First Day with X100 - San Francisco

Started May 3, 2011 | Discussions thread
ForumParentFirstPreviousNextNext unread
Flat view
ebrandon
Regular MemberPosts: 448Gear list
Like?
First Day with X100 - San Francisco
May 3, 2011

This post summarizes my unexpected reactions to actually having the X100 in my hand and my first day of shooting with it.

I pre-ordered the X100 from Amazon early Feb 8th, with overnight shipping, and it arrived today May 2nd.

After reading the forums obsessively for over three months and seeing all the raves & rants I was expecting to have one of two reactions to this camera:

1) It's a nice object to hold & own -- like a Mont Blanc Pen or a nice watch. How good it is as a camera is almost immaterial because it's so nice to fondle.

2) It's a pretty thing, but with such an awful user interface & such severe defects (sluggish response, slow startup times, titled viewfinders, AF problems) that it would be so frustrating to use that I would end up returning it.

My actual reaction turned out to be completely different:

After it arrived today I spent a couple of hours familiarizing myself with the camera & customizing it, and then went out to shoot in San Francisco's Chinatown & North Beach areas.

Expectation one was immediately shattered -- In my opinion it's not an AMAZING object to hold -- a nice camera no doubt but not in a different league than an Olympus EP-2. The electronic data overlaid on the OVF viewfinder is pretty great, though.

Expectation two was also immediately dispelled -- I found the camera to start up snappily, to operate very responsively, to AF quickly and accurately, to have an extremely straight viewfinder, and to be a joy to use.

What I actually experienced was an incredibly fun and effective photographic tool that gives you tremendous flexibility. The OVF is the default mode to use just because it's so beautiful to look through; but here are some other scenarios that came up today:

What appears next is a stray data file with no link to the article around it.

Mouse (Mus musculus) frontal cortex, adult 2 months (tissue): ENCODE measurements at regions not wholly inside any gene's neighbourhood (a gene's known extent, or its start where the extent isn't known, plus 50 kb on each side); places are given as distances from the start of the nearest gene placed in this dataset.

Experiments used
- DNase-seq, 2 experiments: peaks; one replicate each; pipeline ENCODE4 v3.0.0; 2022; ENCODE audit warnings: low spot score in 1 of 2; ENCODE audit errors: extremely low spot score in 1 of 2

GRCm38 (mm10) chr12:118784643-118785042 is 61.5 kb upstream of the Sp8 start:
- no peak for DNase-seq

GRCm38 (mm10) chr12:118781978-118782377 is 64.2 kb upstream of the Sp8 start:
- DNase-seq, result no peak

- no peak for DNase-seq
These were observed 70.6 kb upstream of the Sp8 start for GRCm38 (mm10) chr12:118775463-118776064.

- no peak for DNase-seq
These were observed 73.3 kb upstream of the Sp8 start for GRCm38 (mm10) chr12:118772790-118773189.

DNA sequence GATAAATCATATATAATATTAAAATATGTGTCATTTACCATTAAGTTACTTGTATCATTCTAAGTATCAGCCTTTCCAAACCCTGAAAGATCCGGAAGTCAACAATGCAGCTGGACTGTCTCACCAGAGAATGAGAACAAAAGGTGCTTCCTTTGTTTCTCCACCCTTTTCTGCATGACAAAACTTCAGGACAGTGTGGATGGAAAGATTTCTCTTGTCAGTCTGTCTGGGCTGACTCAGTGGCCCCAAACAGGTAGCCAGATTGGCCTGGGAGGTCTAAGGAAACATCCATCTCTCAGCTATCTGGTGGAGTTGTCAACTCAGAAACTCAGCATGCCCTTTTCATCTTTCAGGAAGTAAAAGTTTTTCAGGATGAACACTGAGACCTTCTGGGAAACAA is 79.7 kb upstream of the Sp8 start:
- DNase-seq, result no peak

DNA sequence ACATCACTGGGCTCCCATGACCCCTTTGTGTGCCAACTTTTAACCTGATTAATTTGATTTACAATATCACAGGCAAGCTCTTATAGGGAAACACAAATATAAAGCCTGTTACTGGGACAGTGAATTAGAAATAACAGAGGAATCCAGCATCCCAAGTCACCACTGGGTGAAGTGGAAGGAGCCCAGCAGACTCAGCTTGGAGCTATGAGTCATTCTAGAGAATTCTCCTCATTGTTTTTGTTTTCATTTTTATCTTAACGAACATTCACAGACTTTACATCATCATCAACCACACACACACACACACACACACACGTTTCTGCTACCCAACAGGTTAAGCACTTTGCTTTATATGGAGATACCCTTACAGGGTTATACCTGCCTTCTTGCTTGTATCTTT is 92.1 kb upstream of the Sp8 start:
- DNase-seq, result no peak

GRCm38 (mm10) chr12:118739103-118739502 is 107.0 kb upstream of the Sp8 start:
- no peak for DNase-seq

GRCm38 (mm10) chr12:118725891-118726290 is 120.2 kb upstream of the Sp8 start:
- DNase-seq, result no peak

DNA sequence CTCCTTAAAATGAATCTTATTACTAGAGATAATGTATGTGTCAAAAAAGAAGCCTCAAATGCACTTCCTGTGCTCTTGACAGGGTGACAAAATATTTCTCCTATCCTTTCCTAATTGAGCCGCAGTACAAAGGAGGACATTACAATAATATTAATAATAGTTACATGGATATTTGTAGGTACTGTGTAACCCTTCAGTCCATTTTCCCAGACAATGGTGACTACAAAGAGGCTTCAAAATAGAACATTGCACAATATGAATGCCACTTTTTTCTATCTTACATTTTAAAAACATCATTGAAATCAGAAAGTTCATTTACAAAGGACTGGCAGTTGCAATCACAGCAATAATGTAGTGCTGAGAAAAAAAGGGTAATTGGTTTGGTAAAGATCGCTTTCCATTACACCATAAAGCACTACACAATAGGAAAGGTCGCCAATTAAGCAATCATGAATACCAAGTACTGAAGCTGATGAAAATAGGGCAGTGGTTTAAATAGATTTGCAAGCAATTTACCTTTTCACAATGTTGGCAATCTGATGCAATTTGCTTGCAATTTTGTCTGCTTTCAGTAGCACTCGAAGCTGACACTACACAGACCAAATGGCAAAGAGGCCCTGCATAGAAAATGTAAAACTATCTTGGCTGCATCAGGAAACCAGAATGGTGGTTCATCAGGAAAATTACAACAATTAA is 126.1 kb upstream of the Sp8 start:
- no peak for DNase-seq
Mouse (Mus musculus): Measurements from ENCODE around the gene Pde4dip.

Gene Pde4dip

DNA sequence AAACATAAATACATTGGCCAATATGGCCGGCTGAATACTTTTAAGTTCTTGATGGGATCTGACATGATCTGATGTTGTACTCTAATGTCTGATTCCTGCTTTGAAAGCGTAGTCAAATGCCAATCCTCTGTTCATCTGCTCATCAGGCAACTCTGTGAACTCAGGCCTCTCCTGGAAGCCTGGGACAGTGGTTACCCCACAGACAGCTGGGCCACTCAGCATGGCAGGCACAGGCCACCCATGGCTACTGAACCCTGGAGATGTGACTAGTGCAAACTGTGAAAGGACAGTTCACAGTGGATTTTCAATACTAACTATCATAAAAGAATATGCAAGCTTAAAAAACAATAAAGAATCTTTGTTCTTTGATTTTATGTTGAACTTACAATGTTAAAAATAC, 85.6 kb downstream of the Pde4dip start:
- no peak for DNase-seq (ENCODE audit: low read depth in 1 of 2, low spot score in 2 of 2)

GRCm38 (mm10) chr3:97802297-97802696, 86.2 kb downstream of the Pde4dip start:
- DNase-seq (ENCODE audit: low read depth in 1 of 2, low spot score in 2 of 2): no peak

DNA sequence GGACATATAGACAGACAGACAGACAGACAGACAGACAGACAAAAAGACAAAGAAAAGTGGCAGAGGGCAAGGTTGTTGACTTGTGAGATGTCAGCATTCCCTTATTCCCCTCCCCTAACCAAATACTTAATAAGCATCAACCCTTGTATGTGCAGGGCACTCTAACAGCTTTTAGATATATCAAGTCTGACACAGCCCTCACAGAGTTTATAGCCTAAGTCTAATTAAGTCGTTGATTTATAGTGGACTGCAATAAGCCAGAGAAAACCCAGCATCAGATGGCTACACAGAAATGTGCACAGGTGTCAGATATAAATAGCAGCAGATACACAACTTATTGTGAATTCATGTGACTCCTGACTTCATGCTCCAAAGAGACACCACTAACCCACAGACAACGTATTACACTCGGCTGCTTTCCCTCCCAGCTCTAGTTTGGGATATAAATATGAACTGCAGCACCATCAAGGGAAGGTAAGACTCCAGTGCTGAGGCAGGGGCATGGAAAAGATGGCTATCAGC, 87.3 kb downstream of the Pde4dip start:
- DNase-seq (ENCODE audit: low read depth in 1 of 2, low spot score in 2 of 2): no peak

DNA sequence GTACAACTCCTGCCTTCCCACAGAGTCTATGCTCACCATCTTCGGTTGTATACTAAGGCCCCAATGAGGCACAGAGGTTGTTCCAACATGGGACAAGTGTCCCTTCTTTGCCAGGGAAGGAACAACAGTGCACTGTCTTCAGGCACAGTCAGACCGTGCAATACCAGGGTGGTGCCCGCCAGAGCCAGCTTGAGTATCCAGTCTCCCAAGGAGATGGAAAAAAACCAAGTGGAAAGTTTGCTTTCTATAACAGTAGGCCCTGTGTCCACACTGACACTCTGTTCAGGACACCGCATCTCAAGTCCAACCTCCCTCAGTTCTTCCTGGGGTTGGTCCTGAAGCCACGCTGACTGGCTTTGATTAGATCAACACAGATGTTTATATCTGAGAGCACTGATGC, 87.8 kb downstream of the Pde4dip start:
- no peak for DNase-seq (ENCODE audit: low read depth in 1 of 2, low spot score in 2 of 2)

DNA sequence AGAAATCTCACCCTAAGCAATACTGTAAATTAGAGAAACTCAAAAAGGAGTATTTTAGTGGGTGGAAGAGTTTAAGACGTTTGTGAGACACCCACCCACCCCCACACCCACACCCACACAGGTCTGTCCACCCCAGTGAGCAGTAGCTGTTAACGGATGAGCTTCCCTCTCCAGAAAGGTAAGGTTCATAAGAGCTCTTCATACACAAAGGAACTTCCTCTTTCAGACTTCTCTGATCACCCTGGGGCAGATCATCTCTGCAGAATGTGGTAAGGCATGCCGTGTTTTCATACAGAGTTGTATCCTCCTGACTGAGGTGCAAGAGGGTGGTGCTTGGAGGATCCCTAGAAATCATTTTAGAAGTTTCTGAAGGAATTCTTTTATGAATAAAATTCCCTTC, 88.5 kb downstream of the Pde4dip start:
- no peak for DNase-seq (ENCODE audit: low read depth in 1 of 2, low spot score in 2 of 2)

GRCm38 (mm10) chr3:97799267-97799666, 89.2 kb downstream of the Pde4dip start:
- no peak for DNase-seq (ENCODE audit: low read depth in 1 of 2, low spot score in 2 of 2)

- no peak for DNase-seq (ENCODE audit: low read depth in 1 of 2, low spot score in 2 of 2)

• Taking a picture through a chain link fence and need to see through the lens to make sure none of the fence is blocking the image? Use the EVF

  • Taking a picture through a window and want to make sure you hand is blocking reflections not just for the VF but for the lens itself? Use the EVF

  • Taking a picture high above your head to minimize glare or distortions? Use the back screen

  • Taking a picture of people from a low angle but don't want to attract their attention by crouching? Use the back screen and shoot from waist height

I found myself taking pictures at a rate 4 to 5 times my normal rate with a DSLR because I didn't have to critically focus for very shallow depth of field; because I didn't change any lenses; and because the camera doesn't encourage chimping.

Some other surprises:

1) People were incredibly nice to me compared to when I'm out with a DSLR. It was all smiles and friendly chats about what I was photographing. I attribute this not only to the camera looking retro and having a small lens, but also to not carrying around a camera bag.

2) The incredibly silent shutter helped a lot to put people at ease, and to give me courage to get closer to people and to take more pictures than I usually would.

3) When I got home and looked at the pictures the AF was spot-on 95% of the time, colors were extremely accurate, the images were very very detailed, there was tons of dynamic range, and the soft mirrorless shutter got me sharp pictures at 1/60sec over and over. I was very pleased.

The only negative for me was that the exposure system seemed a little flaky -- often over or underexposing by a stop or so. But the pictures still worked out in post. My theory is that the camera tries very hard not to crush ANY blacks or blow out ANY whites -- so if you have even a small black object in your image it may overexpose the whole image; and conversly a single small highlight anywhere in the image may lead to the whole picture being underexposed.

Bottom line -- I love this camera. I usually shoot top notch lenses on the Canon 5D2 and Nikon D3 and also use micro four thirds with lots of great legacy glass. The Fuji X100 delivers the goods when you get home and look at the images; and it's perhaps the most fun camera I've ever used for city shooting.

Here are some samples from today -- all shot RAW and processed in LR 3.4

 ebrandon's gear list:ebrandon's gear list
Fujifilm FinePix X100 Ricoh GR Sony Alpha DSLR-A900 Nikon D600 Canon EOS 6D +2 more
ForumParentFirstPreviousNextNext unread
Flat view
ForumParentFirstPreviousNextNext unread
Keyboard shortcuts:
FForum PPrevious NNext WNext unread UUpvote SSubscribe RReply QQuote BBookmark post MMy threads
Color scheme? Blue / Yellow